Second, CO2 diffusion. This has other issues and must be carefully controlled; high-tech planted tank aquarists use CO2 to improve plant growth. It would not be my choice if I needed to lower the pH.

Third is RO (reverse osmosis). You buy a unit that removes everything from tap water, and then mix the "pure" water with a bit of tap water. This is the safest method if you really want to lower the hardness and pH [I'll briefly explain the connection momentarily] but it takes a bit of experimenting to get it accurate. Others here may have used this, so I will leave it to them to explain if you ask; I have been lucky to have always had soft water out of the tap.

Now to the connection. In an established aquarium, the pH naturally tends to fall as the water acidifies due to the ongoing biological processes that produce carbonic acid that lowers the pH. In hard or very hard water with a high KH (carbonate hardness, a measurement of the bicarbonates) the carbonates and minerals bind with the acids to prevent the acidifying of the water. We term this "buffering" the pH. In very soft water, there are fewer minerals and carbonates so the carbonic acid remains and the pH falls. Lowering the pH in hard water will therefore only work long-term if the hardness is reduced to avoid the buffering.
Ah, how'd I forget? That's what sodium bicarbonate changes to. :)


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Originally Posted by Byron View Post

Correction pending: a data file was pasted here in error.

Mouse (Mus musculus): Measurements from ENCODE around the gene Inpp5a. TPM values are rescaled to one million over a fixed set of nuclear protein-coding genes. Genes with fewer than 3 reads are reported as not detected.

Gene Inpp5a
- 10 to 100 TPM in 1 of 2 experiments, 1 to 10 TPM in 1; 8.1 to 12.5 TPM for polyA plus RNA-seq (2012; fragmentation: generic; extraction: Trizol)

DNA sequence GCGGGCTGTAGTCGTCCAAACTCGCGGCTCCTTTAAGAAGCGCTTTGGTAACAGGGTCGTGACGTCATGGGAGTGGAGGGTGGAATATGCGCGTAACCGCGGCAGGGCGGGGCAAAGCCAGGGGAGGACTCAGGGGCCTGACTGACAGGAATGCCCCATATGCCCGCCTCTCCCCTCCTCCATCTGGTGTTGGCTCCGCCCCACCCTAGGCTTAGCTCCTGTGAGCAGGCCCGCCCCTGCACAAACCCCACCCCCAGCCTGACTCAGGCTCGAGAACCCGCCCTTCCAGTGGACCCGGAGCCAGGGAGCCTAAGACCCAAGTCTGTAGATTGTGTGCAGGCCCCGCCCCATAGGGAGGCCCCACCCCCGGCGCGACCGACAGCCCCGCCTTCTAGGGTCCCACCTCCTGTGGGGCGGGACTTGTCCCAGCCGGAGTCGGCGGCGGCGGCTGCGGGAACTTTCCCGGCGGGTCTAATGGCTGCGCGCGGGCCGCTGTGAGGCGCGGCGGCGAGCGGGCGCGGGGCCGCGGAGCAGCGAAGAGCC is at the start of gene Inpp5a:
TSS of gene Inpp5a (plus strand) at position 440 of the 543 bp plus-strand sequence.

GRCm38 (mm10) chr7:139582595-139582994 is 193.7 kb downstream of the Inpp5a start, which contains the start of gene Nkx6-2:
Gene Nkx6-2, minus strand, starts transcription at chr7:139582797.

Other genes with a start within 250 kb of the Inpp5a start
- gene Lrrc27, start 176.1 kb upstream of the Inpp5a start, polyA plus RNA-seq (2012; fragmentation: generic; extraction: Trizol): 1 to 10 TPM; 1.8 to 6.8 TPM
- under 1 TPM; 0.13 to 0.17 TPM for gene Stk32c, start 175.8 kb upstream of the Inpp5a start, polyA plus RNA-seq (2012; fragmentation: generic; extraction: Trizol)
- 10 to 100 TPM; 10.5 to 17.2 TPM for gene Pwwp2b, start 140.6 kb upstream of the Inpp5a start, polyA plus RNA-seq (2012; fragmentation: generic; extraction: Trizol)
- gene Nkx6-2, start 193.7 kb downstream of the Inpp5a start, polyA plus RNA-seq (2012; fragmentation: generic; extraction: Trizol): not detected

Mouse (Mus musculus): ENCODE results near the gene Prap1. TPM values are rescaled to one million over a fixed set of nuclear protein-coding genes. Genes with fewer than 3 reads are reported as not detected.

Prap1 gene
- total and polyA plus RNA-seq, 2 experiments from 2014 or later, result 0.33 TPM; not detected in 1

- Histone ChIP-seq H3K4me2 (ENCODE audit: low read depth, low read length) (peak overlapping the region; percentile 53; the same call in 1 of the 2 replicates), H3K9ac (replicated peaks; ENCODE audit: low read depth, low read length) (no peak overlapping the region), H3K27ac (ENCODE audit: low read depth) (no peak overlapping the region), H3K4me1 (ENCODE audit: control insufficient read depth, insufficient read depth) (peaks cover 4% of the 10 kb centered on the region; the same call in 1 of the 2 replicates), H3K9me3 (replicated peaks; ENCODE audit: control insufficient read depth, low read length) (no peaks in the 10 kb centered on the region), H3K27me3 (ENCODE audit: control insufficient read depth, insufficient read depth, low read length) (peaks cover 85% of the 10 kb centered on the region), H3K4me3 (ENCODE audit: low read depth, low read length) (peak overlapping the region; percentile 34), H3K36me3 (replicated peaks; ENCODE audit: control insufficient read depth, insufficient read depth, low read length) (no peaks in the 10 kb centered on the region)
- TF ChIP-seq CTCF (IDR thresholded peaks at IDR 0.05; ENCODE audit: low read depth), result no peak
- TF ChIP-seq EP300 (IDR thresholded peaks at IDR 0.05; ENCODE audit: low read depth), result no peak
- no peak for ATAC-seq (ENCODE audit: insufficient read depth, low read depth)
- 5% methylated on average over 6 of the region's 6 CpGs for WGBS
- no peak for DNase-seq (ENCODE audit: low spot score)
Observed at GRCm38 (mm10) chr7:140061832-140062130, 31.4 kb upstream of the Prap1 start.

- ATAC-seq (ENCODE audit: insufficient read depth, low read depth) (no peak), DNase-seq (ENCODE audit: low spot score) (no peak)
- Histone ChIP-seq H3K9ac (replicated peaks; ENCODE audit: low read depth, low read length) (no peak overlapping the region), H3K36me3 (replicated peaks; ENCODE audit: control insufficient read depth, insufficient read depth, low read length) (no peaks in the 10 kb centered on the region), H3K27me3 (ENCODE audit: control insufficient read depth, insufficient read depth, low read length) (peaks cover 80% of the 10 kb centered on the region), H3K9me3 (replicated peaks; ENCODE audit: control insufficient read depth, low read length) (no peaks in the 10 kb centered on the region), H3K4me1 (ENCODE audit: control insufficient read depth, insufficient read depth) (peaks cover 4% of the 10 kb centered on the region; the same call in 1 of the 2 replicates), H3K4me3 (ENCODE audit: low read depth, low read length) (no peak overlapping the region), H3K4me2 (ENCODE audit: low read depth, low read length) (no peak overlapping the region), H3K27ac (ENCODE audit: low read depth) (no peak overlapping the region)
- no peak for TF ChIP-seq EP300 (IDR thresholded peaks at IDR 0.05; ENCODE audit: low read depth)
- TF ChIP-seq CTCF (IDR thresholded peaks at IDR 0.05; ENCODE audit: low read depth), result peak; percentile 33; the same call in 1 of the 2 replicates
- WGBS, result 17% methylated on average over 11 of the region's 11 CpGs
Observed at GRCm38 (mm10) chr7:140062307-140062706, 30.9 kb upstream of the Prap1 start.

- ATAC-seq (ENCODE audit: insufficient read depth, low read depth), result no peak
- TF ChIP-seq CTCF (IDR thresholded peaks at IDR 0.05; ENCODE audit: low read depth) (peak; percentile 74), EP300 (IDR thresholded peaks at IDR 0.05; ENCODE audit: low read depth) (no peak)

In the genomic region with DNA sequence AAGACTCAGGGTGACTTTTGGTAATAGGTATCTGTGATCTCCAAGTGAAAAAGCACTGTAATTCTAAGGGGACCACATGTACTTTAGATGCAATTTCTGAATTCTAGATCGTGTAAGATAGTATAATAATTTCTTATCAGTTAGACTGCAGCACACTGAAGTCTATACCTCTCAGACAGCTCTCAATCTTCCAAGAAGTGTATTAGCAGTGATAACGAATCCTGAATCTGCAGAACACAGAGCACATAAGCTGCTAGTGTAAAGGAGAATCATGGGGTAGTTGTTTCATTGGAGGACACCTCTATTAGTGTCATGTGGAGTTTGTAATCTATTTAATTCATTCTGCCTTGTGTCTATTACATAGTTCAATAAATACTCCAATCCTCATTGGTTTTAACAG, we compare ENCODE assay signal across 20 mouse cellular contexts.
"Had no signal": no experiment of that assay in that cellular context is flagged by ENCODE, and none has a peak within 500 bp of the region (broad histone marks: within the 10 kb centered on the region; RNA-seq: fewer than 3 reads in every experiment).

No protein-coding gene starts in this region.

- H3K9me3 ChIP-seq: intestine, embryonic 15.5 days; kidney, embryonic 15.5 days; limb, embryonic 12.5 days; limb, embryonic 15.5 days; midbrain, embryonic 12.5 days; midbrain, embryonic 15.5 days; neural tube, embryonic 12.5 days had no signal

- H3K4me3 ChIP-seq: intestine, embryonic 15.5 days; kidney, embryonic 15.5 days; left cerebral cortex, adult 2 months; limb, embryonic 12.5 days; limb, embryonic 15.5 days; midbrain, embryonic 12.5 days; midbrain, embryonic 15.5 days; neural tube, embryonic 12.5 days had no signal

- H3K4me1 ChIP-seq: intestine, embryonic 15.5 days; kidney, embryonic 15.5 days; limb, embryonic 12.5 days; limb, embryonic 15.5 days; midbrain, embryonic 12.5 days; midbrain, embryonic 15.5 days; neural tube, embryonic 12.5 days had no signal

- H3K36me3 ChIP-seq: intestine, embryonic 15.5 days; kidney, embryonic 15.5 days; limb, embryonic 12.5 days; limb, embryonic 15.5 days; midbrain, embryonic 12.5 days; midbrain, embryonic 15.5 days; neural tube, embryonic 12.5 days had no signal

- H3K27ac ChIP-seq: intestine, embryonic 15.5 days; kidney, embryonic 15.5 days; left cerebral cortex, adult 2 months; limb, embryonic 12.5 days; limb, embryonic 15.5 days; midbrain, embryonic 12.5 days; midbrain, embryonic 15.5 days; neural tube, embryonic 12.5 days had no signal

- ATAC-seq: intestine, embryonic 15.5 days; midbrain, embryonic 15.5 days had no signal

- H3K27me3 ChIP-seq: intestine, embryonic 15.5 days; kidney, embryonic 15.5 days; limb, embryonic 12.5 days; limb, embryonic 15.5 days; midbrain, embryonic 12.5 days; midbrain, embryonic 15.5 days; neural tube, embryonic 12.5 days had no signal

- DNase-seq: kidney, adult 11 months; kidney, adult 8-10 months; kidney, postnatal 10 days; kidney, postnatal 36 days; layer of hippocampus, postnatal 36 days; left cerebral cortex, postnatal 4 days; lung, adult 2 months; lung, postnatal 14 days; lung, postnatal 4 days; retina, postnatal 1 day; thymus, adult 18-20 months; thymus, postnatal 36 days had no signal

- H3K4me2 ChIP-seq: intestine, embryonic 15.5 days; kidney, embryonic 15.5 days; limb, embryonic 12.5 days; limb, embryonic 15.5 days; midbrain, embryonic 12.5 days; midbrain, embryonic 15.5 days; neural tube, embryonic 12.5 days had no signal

"Natural" ways to lower pH are three in number.
Channelling wise yoda we are now?
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Old 10-02-2010, 09:09 PM   #14
 
I think I'll go with the peat moss. The RO sounds confusing/annoying and expensive.
But I am still confused. I have a water softener, so my water should be soft and according to my test thingie the water is very soft but you guys are telling me that it's hard.
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Old 10-02-2010, 09:40 PM   #15
 
Mmm. Okay. After reading it seems my only option is an RO system. There anybody who can talk to me about those?
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Old 10-02-2010, 09:42 PM   #16
 
I have the same problem, my ph is high, but my water is soft. Usually high PH means hard water and low PH is softer water. Water softener does weird things to your water chemistry.
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Old 10-02-2010, 10:00 PM   #17
 
I see this now. @.@ Okay. Screw RO systems. They're expensive as hell and you have to replace the filters.
I think I'll try the ADA Aquasoil. I'm sure my plants will like it better anyway.
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Old 10-03-2010, 06:15 PM   #18
 
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Were the hardness numbers taken after the water went through the softener, or before?

Softeners often work by adding salts and other substances in order to remove minerals. The salts and "stuff" can be worse than the minerals. I would want to check this out if I were you.
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Old 10-03-2010, 09:22 PM   #19
 
It should be after. I've taken the water right out of my tap.
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Old 10-04-2010, 09:44 AM   #20
 
For most softener salts, as long as its the pure softener salt and not the rust cleaning or specialized salts, it should be ok for fish, but its still best to check. I use mortons and they say that their standard solar salts are fine, but not their other special products for clearing rust or cleaning the machine, etc.